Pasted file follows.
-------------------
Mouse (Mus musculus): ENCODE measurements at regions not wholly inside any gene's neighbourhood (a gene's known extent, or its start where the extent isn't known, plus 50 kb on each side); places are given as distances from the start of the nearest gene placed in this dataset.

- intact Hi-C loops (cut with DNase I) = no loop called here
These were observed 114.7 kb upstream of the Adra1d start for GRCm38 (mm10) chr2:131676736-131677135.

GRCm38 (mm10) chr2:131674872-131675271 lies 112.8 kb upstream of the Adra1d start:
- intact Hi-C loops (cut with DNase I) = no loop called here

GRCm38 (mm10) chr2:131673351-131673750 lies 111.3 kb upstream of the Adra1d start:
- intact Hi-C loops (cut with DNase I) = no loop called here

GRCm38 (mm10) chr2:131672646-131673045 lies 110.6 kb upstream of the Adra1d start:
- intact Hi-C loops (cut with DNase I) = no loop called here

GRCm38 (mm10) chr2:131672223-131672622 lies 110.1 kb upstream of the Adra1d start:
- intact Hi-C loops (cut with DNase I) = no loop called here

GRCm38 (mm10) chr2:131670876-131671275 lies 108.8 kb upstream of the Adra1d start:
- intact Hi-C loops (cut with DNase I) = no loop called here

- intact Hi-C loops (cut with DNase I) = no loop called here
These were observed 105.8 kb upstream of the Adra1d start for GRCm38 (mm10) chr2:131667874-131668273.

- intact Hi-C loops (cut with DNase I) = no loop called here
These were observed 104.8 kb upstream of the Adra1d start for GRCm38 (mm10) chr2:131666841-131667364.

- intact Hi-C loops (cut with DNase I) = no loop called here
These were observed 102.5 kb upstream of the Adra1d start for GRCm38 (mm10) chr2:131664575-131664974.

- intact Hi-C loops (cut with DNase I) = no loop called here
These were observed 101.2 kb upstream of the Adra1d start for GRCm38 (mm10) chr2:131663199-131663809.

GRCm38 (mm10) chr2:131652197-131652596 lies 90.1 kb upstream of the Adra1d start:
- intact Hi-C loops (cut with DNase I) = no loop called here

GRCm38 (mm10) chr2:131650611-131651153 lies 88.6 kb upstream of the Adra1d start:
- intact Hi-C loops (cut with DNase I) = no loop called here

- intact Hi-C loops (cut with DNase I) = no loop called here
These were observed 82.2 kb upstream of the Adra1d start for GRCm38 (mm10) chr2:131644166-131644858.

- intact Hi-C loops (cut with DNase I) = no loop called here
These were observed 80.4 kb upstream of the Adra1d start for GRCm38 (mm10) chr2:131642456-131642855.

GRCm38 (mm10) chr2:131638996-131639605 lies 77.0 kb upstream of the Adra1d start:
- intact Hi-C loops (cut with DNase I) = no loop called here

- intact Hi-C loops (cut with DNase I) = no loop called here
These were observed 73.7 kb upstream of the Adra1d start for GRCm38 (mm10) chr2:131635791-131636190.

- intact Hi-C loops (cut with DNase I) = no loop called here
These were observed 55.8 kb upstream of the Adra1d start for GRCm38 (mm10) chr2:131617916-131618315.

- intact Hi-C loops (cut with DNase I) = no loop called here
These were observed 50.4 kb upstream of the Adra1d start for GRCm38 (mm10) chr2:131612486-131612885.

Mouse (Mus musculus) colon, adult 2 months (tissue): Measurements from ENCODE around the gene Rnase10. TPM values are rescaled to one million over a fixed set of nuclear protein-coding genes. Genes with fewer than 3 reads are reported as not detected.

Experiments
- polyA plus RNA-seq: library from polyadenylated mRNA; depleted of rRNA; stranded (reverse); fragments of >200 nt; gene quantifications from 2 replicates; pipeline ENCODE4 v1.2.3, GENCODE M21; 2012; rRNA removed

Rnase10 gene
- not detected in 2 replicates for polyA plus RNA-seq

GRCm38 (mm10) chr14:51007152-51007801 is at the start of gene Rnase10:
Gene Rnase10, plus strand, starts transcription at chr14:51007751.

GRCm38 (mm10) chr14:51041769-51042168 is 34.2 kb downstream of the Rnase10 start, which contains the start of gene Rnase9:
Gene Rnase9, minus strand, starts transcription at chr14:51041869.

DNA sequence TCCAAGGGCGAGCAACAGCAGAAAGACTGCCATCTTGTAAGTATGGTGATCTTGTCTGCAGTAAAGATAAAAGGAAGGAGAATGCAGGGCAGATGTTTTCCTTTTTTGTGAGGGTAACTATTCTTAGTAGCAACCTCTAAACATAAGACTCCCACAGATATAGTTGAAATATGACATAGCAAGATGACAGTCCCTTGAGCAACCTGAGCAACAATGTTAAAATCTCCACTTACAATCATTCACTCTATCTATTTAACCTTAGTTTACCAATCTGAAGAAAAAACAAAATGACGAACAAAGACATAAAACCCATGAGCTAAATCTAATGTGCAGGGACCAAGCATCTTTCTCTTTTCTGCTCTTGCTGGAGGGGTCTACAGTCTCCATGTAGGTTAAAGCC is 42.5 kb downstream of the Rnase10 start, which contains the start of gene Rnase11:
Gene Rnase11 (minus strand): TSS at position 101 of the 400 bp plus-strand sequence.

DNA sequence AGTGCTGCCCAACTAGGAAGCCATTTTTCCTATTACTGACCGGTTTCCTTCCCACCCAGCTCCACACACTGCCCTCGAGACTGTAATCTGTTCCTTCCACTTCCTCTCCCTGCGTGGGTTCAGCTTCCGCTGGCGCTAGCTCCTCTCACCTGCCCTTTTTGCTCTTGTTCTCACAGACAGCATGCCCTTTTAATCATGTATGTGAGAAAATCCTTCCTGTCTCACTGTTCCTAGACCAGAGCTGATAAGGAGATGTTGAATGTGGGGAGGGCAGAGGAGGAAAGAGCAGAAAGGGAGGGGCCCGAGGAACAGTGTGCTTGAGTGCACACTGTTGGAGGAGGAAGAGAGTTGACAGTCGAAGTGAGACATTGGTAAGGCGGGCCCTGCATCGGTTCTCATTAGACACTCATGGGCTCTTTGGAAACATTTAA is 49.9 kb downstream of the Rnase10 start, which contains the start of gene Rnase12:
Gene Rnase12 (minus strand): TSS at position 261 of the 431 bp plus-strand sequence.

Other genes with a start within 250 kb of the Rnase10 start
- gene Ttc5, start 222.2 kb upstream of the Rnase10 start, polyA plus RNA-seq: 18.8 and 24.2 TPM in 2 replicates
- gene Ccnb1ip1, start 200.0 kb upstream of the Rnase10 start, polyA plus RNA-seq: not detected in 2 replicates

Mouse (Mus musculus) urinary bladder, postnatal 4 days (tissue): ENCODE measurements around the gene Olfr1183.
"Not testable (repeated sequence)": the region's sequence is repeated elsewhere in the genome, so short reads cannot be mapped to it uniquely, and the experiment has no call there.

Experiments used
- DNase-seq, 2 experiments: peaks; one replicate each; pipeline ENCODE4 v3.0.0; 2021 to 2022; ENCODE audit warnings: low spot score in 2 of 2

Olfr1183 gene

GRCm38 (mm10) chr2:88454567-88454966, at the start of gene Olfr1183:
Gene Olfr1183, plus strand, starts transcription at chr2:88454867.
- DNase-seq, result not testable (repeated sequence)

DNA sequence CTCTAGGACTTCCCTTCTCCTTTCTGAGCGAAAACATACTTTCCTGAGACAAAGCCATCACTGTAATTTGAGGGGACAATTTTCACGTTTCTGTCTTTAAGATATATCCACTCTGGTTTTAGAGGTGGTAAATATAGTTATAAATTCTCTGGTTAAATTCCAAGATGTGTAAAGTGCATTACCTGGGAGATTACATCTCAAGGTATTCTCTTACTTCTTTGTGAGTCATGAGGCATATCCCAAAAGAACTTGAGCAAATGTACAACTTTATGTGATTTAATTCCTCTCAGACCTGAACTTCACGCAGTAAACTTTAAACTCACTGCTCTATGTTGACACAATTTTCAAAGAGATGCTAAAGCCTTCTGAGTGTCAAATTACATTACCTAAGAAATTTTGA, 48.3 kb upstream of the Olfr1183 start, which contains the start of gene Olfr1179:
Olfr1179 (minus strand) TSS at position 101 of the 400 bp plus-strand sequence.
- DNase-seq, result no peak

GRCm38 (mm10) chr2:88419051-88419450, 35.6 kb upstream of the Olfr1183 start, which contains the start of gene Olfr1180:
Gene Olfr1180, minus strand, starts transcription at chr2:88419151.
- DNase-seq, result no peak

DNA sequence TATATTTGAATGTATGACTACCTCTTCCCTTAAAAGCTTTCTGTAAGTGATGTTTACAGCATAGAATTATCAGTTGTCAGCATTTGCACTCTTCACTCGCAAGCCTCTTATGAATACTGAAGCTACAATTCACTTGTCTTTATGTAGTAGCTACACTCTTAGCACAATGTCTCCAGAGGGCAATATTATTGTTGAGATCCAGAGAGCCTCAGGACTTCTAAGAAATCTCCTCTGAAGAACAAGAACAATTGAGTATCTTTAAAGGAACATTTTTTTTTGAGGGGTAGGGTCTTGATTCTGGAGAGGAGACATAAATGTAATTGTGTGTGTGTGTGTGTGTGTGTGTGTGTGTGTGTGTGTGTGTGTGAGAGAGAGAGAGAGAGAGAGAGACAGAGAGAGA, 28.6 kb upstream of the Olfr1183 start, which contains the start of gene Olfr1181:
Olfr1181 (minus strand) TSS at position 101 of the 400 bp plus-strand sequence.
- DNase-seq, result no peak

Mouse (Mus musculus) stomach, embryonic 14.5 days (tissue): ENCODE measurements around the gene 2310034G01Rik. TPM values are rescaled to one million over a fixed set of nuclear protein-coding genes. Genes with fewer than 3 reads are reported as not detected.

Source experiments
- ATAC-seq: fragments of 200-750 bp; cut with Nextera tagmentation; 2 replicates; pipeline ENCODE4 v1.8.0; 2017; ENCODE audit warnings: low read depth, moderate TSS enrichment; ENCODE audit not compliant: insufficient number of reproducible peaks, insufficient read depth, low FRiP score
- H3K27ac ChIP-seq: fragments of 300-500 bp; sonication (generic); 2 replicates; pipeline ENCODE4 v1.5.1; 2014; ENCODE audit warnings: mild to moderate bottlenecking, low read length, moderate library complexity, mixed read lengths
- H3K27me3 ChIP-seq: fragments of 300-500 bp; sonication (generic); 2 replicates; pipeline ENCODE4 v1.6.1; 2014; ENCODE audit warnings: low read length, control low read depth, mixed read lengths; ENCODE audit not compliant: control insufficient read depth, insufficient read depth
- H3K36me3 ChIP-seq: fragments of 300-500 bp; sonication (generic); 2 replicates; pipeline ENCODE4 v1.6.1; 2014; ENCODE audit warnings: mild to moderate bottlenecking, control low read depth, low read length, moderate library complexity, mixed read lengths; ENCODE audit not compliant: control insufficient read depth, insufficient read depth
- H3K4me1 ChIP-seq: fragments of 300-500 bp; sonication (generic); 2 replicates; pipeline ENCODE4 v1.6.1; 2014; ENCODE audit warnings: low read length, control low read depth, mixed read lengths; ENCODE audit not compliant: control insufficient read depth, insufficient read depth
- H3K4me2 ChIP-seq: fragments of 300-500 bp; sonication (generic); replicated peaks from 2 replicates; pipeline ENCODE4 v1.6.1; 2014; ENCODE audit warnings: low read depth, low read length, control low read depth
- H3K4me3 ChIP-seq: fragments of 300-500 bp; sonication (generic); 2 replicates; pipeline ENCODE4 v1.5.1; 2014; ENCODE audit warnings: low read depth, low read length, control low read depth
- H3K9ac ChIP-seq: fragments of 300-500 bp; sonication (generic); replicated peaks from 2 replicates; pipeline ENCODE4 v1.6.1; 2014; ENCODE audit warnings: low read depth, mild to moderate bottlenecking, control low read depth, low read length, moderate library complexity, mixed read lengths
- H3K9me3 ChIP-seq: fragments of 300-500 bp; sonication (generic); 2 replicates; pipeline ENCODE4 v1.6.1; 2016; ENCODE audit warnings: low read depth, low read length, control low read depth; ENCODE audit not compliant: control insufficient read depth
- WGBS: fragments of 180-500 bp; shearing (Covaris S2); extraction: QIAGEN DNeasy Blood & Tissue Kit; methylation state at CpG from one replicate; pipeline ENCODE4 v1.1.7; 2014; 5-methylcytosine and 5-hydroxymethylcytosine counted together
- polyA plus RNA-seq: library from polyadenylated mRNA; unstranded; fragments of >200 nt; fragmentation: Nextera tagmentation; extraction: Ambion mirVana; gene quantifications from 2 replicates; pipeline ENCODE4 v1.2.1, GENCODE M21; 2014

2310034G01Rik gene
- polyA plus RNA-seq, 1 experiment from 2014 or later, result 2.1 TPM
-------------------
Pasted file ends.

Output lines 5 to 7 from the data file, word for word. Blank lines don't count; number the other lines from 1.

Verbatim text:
- intact Hi-C loops (cut with DNase I) = no loop called here

GRCm38 (mm10) chr2:131673351-131673750 lies 111.3 kb upstream of the Adra1d start:
- intact Hi-C loops (cut with DNase I) = no loop called here